by Mark Jones, ECCU VP and Senior Banking Consultant
(Originally published as a post within ECCU’s former e-publication, The Buzz.)
Even if you were never a Boy Scout, you know their motto. If you were a Scout, you know the hardest part of being prepared is getting prepared. It’s like eating the vegetables on your dinner plate when you were a kid. You knew they’d make you strong and healthy, but actually eating them was the hard part.
Like the Boy Scout motto, we know that being prepared is the best way to respond to emergencies. Healing Place Church in Baton Rouge, Louisiana is a good example. After enduring the wrath of multiple hurricanes, most recently Katrina and Ike, they prepared for future natural disasters by purchasing electrical generators for all key staff. That way they can rest assured that things are okay at home as they continue ministering to their congregation and the community even when the local power lines are down.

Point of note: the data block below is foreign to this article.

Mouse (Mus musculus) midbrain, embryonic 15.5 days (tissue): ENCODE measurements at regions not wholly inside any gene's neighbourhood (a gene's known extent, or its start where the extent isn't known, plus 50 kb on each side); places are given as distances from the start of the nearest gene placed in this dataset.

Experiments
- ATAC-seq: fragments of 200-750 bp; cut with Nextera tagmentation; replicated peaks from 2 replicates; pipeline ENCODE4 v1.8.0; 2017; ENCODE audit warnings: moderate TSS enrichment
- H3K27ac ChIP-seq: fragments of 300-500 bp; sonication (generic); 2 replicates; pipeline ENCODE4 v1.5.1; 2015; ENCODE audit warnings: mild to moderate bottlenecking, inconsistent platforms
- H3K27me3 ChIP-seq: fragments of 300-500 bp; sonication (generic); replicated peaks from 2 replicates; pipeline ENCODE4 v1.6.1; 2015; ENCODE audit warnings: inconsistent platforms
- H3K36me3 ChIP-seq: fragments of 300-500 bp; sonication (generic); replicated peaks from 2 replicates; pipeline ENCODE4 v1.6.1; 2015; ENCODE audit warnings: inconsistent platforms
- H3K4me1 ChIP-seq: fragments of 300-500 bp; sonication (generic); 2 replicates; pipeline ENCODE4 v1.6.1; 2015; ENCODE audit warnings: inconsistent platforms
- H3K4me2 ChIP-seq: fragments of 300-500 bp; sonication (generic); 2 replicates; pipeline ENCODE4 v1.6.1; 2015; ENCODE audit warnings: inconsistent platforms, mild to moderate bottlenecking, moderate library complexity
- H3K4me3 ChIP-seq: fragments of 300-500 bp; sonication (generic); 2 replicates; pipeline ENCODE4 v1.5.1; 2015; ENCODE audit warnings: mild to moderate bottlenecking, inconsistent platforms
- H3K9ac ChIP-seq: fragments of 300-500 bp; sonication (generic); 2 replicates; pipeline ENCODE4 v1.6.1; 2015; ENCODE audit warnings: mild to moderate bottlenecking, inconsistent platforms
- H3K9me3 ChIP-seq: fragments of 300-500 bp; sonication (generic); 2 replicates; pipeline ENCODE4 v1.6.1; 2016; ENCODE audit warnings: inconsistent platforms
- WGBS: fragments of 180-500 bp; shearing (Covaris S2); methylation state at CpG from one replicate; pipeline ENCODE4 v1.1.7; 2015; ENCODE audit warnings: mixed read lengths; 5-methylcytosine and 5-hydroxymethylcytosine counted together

We’re hearing from ministries across the country that donations are down. And with the Christmas season approaching, ministries that are accustomed to a year-end spike in giving may actually find donations to be lower than expected. Those without adequate reserves could be forced to make some quick, even painful ministry cuts.
So how do you prepare for a decrease in income or increased expenses? The hard part that every ministry must go through is the process of determining a level of reserves that is adequate for them. Once that target is set, it’s a matter of taking deliberate steps, usually over a period of time, to build reserves to that target level.
Like eating your vegetables, you need to do the hard work of identifying and building adequate reserves. This will enable your ministry to stay focused on the mission God has called you to pursue, even during difficult times like we are experiencing today.
For more information on maintaining adequate reserves, check out the white paper Liquidity: How Much Is Enough?